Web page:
On Being Offended || Do you get Offended Easily??

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on being offended

When Dr. Samuel Johnson had finished his great lexicography, the first real English dictionary, he was visited by the various delegation of people to congratulate him, including a delegation of London’s respectable womanhood and they said to him, “Doctor, we congratulate you on your decision to exclude all indecent words from your dictionary.” He replied, “Ladies I congratulate you on your persistence in looking them up.”

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Anyone who understands that story would see through the sinister piffle to which we are being treated day in and day out in order to curb freedom of speech and expression because apparently, it is offensive to some people.


Christopher Hitchens said it best. “If people are determined to be offended, if they’ll climb a ladder, balancing it precariously on their own toilet cistern, to be upset by what they see through their neighbor’s bathroom window, then there’s nothing that can be done about it.”

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As caricatured as that quote might seem, we have, unfortunately, arrived at a time when people are actually making conscious efforts to get offended. There’s no telling what people would get offended at and how they would respond to that offense. Those who are seemingly offended are treated as victims and the world bends over backward to justify their response to the offense, no matter how violent or barbaric it is.


In 2011, Charlie Hebdo, a French satirical newspaper had to suffer international outrage because they decided to print a caricature of Prophet Muhammad. Their office was fire-bombed and their website was hacked, and people were asking for the heads of the artist and the editor. Even the most progressive media portals were trying to justify these actions by saying that what the newspaper decided to print was very offensive to the sentiments of many Muslims. Drawing Prophet Muhammad is strictly forbidden in Islam, but apparently, it didn’t occur to anyone that the people who do not share that belief are not under any obligation to abide by it. It is ironic how people who want to ban drawing cartoons feel no shame in making a caricature of free speech. The level of hypocrisy is truly astounding.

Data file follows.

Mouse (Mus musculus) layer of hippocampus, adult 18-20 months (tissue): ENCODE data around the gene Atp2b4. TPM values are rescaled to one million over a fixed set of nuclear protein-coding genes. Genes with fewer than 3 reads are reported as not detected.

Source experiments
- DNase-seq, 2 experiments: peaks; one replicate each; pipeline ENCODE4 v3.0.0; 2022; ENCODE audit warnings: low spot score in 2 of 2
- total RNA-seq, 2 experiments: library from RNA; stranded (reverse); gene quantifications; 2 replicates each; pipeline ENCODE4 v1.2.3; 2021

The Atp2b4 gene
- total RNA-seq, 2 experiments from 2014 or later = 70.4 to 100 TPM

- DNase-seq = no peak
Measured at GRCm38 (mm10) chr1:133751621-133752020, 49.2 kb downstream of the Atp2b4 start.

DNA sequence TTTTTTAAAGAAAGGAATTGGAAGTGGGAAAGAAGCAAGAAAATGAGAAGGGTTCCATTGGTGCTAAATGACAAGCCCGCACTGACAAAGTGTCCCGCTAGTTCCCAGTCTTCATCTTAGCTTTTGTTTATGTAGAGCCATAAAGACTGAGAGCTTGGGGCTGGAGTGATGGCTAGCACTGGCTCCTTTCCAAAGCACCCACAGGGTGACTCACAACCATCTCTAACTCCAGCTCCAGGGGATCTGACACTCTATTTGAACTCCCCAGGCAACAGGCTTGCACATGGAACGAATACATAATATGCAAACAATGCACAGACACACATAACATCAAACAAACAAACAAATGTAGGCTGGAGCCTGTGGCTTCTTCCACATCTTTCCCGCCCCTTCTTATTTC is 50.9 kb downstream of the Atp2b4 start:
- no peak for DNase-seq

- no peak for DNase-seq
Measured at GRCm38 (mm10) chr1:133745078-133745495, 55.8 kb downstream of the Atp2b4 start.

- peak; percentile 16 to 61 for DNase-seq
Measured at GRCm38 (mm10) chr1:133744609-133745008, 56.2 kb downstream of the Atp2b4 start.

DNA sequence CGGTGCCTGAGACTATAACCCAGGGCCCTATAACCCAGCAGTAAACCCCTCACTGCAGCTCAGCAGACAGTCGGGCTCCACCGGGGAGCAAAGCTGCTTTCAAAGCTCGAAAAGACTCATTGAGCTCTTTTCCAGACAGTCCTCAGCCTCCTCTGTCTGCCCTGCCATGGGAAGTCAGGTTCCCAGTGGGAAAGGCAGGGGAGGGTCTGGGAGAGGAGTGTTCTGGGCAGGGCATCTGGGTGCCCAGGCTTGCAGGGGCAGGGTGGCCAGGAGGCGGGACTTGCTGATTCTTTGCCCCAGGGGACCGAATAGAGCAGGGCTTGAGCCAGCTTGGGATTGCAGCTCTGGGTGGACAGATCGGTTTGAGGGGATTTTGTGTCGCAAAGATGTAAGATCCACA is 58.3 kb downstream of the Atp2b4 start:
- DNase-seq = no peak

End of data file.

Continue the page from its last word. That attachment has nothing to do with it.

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This is why offense should never be put on a pedestal – you end up feeding the ego of the people and you start campaigning for restricting free speech. From there it’s a slippery slope to book burning because some of the greatest works of literature are full of blasphemous words. Let’s take Huckleberry Finn; the book is rife with racist phrases, yet it is one of the nineteenth century’s most noble portraits of a black man in America. But most people who are burning books are, of course, too illiterate to notice.


It makes no sense to restrict speech, but for the sake of argument, let’s see how we would go about it even if we were to take a shot at that. Bear in mind that before you could violate someone’s free speech, you would have a very daunting task ahead of you. To whom would you award the right to decide which speech is harmful and who is the harmful speaker? Which man or woman on the face of the Earth would you choose, who would decide what is okay for you to speak and hear and what isn’t.

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Also, another problem you’d face is that offense is intangible and completely subjective. If what offends one person makes another one chuckle, how would you draw the line without being prejudiced towards one side?

Thus, we can safely say that is impossible to justly restrict free speech to prevent people from being offended. Therefore, more emphasis should be laid on how to properly deal with offense. Instead of wreaking havoc every time their feelings are hurt, people should learn to accept that there are other people in this world and they are entitled to their beliefs as we are to ours.

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It’s like Richard Dawkins says, “I’m offended by chewing gums; I’m offended by backward pointing baseball hats, but I don’t try to get a version of the blasphemy law passed to prevent people from chewing gum or reversing their caps. So what if I’m offended? So what if my feelings are hurt? Does it give me the right to prevent other people from expressing their opinions? It does not.”

Freedom of speech and expression is the birthright of every individual, and curbing it is a fascistic trait. Ideas should be fought with ideas, not swords. In order to be able to think, we have to risk offending someone. It’s how you hold people accountable for their actions. What would happen if the press wasn’t allowed to question the ministers of the cabinet over their actions because they found the questions offensive? Well, it has already begun and it is going to get progressively worse if we do not raise our voices against it.

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If the freedom of speech means anything, it means the right to tell people what they do not want to hear. Those who cover their ears and bury their faces in the ground to avoid being offended and those who muffle the voices of other people to prevent them from offending anyone are both spiraling into an abyss of ignorance. We should be wary of such people and raise our voices against the sinister deeds, whenever and wherever we observe them.

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